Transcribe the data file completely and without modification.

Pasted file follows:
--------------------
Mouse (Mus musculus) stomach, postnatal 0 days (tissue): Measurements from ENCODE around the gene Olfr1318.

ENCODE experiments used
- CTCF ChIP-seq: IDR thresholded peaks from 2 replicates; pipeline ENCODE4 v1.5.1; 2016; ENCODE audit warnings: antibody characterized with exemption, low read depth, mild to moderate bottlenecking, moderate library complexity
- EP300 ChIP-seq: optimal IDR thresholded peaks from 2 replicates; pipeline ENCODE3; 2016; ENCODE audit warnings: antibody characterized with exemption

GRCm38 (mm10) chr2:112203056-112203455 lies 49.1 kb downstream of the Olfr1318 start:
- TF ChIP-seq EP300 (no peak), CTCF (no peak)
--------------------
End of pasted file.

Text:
Mouse (Mus musculus) stomach, postnatal 0 days (tissue): Measurements from ENCODE around the gene Olfr1318.

ENCODE experiments used
- CTCF ChIP-seq: IDR thresholded peaks from 2 replicates; pipeline ENCODE4 v1.5.1; 2016; ENCODE audit warnings: antibody characterized with exemption, low read depth, mild to moderate bottlenecking, moderate library complexity
- EP300 ChIP-seq: optimal IDR thresholded peaks from 2 replicates; pipeline ENCODE3; 2016; ENCODE audit warnings: antibody characterized with exemption

GRCm38 (mm10) chr2:112203056-112203455 lies 49.1 kb downstream of the Olfr1318 start:
- TF ChIP-seq EP300 (no peak), CTCF (no peak)